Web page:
24 Jul 2023 0 Comments
Fuelling a long run
By Andrew Greenfield, RUNUR Athlete
How do you fuel a long ultramarathon run?
Protein and carb shakes, a ton of electrolytes, energy bars, litres and litres of water, and food. Lots and lots of glorious, relevant, much-needed nutrient, protein, and carb-rich food. In a nutshell, that’s it.
Let’s break that down a bit and take a closer look.
I regularly run ultramarathons (loosely defined as a distance longer than a 42.2km regular marathon). They can, and do, differ in distance and terrain.
I’ll use the Québec Mega Trail (https://ultratrailcanada.com/en) 100 miles / 160 km event as an example as I recently completed it (July 2023).
The event itself follows a route through the mountains from Baie St-Paul to Mont Ste-Anne (Quebec, Canada).
It has a 40-hour time limit with cut-offs at strategic points along the route and a positive elevation gain of at least 6,500 metres.
There were 13 aid stations along the route where you can rest and refuel.
At three of them, you have access to a drop bag that you prepared in advance.
These contain personal items such as a change of clothing, My spare pair of RUNUR 5 inch shorts were in one of them (who doesn’t have at least 2 pairs?) trail running shoes, and specific foods and drinks. They were located at around the 40km, 80km and 120km points. In terms of sustenance I had protein and carb powders in a shaker bottle, energy bars, and some gummy bear candies.
There’s a mandatory kit list that you must carry with you at all times. This should (but sadly doesn’t YET include RUNUR anti-chafe shorts, but does include water, survival blanket, rain jacket, first aid kit, head torch, snacks, and other items. These all fit in your hydration vest.
With months of training done, starting from a decent base, it’s time to focus on the week before.
I ate copious amounts of pasta, black and red beans, chickpeas, tofu, edamame, and a ton of green vegetables.
Although a meat eater (who doesn’t love a great big steak?), I find vegan and vegetarian meals when doing serious mileage really do help with digestion. With me, meat sits heavy in the stomach for far too long and hinders performance. This is the same for many endurance runners.
I take omega 3 capsules, and multivitamin pills every day. This particular week was no different.
Every morning I had oats for breakfast with berries, maple syrup and hemp hearts. I added a couple of tablespoons of protein powder to this for extra nutrition. I drink a litre of electrolytes every morning and again, this week as no different.
I also drank a protein and carb shake every day. One scoop of protein powder and one scoop of carb powder with water. Soy or almond milk also works well and adds that little bit extra. An absolute powerhouse of a drink.
Rest and sleep are also crucial here. I was in bed early every night.
With up to 40 hours without sleep coming up this was all part of the fuelling strategy and absolutely necessary.
Race day (ok race 2 days) – 8pm, Friday 30 June to 11am Sunday, 2 July.
The event started at 8pm so there was a full day to contend with before the gun.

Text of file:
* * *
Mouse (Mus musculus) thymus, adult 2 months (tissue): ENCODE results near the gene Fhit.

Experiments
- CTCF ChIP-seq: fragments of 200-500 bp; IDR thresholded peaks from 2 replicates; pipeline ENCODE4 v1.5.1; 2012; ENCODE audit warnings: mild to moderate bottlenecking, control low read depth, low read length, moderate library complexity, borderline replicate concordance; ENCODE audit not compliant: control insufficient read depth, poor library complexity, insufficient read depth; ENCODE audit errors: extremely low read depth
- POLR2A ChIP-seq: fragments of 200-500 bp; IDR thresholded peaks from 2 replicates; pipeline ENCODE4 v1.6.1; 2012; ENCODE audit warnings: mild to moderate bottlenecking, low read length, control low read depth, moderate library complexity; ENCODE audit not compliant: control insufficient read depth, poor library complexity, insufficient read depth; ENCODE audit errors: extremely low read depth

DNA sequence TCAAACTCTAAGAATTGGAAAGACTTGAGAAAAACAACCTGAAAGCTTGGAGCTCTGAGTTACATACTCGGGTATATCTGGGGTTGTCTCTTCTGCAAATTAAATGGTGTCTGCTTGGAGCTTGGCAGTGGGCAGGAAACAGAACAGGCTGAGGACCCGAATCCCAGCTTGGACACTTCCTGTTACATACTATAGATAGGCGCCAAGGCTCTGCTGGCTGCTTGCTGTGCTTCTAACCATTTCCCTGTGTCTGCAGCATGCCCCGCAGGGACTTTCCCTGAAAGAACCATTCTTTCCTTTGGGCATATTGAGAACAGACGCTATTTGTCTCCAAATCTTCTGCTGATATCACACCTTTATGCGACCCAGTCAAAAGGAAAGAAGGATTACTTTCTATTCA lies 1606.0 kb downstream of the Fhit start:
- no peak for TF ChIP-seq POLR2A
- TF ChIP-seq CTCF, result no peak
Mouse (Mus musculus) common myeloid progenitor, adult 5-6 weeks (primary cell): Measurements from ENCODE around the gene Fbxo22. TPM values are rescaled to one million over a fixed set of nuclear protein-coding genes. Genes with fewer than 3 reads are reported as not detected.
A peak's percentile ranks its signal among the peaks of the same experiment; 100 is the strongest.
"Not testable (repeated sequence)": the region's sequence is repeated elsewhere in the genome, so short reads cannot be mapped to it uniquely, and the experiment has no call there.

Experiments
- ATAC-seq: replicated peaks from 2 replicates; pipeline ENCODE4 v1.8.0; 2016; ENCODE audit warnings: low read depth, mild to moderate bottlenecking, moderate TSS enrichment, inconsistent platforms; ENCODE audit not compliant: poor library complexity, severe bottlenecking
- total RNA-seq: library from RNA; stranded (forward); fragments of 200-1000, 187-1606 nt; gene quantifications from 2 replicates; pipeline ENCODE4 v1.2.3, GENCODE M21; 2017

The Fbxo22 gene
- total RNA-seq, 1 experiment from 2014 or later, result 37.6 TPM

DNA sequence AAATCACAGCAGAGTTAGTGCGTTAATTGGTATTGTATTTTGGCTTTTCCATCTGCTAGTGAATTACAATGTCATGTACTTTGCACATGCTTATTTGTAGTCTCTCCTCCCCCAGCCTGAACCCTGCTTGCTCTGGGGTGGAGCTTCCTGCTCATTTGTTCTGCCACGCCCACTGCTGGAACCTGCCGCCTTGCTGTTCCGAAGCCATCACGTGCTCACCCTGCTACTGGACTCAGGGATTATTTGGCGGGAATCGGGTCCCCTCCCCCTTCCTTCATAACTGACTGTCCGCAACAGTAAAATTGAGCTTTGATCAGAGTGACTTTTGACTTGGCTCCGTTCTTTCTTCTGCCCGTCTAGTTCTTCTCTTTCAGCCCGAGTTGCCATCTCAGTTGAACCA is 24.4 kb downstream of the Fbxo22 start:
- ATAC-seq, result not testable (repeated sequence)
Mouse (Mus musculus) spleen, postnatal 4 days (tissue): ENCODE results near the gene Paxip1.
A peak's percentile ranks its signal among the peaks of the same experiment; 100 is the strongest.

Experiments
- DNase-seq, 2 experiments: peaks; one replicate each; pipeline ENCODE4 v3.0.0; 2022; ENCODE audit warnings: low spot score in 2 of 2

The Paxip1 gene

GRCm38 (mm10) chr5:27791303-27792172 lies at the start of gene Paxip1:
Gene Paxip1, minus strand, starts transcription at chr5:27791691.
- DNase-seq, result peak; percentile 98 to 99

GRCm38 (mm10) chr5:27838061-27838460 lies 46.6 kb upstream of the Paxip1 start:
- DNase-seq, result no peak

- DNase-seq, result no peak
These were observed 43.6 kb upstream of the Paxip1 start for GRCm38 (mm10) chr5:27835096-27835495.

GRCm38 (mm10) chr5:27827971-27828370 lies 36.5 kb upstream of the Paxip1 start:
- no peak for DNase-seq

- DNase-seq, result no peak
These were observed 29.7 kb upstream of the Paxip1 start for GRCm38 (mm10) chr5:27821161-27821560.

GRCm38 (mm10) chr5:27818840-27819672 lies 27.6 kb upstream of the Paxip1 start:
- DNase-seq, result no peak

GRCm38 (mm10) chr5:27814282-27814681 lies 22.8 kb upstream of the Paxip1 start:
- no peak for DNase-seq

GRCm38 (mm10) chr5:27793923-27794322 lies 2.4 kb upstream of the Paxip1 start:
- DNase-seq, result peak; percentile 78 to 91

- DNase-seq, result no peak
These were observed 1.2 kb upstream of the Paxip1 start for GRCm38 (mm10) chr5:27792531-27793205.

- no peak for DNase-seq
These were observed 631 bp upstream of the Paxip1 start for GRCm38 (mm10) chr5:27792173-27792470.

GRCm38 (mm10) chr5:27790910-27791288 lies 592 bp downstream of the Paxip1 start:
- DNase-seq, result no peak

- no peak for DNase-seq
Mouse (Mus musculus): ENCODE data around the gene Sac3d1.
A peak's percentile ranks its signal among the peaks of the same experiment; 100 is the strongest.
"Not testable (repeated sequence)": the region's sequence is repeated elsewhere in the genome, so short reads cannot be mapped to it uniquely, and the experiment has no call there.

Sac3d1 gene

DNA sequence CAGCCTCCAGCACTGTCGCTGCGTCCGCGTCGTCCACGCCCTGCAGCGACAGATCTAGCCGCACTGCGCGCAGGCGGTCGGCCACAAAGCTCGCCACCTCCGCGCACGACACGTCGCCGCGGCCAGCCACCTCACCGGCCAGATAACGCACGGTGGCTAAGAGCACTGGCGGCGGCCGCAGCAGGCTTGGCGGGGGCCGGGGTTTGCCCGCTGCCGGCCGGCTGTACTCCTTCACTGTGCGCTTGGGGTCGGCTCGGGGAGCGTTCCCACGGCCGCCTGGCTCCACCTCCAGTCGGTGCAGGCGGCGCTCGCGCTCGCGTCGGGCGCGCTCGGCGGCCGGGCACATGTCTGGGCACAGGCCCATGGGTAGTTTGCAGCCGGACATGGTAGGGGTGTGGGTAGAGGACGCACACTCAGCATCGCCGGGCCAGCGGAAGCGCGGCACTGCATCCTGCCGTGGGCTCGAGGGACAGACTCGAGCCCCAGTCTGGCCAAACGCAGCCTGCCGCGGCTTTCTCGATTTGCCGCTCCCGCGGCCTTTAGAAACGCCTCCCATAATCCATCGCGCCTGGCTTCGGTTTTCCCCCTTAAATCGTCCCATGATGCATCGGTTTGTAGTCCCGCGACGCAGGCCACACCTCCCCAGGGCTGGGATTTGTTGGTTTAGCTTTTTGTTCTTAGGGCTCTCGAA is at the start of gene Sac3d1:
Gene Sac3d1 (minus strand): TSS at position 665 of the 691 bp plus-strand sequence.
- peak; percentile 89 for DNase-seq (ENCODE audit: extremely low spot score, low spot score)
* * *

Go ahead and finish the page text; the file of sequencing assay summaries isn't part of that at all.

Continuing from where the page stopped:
Time for more pasta with beans, green vegetables, Greek yoghurt with berries and maple syrup, and other fruits. This was complemented by more protein and carb shakes.
I drank electrolytes throughout the day, too.
During the event itself the hydration vest I wore was packed with the mandatory kit as per the competition rules, water, electrolytes, and some food. I opted for trail mix, energy gels, and energy bars.
The first evening at the Baie St-Paul end was humid. Very. At the first major aid station after around 20 km I refilled my water and electrolyte bottles, and ate bananas, water melon and oranges (this helps to ward off cramps). I also ate salted potatoes and chips. At all the aid stations there was a variety of foods catering for all tastes. Sweet and salty options in abundance.
A good tactic at aid stations is to eat what you should/need to and then get anything else down your neck that you can before you leave. Stuff in whatever is available and you’re capable of swallowing. Chips, candies, potatoes, rice balls, chocolate, ginger biscuits. Anything. You need the calories.
It’s like an all you can eat buffet but you mustn’t fall into the trap and stay for too long.
Assume that at each stopping point I filled up the water and electrolyte bottles, and replaced the energy bars I’d devoured along the way.
At one I feasted on tofu spread wraps, at another grilled cheese sandwiches.
I lost count of how many of each. Rest assured, it was a lot. Running coach Renée Hamel shoved 4 of them in my hand at one point. Heaven.
I changed clothing and trail running shoes 4 times during the 39 hours it took me to complete the distance.
39 hours without sleep. 100 miles / 160 km covered in humidity (Friday and Saturday nights), heat (Saturday during the day) and an unforgettable 6-hour long, hard rainstorm to finish from around 2am on Sunday morning. Brutal.
Worth it though and capable of finishing it due to the training beforehand and the fuelling during the time on the course itself.
Whatever your events this season, embrace them, enjoy them, get your RUNUR shorts on, fuel up to the max and get at it!
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Andrew Greenfield, RUNUR Athlete
You don’t have to go fast, you just have to go!
a.k.a @GreenfieldRunner (instagram)
Andrew is a middle-aged ultramarathon runner based in Quebec, Canada.
A confirmed mid-pack finisher, he runs for fun.
He is a proud military veteran.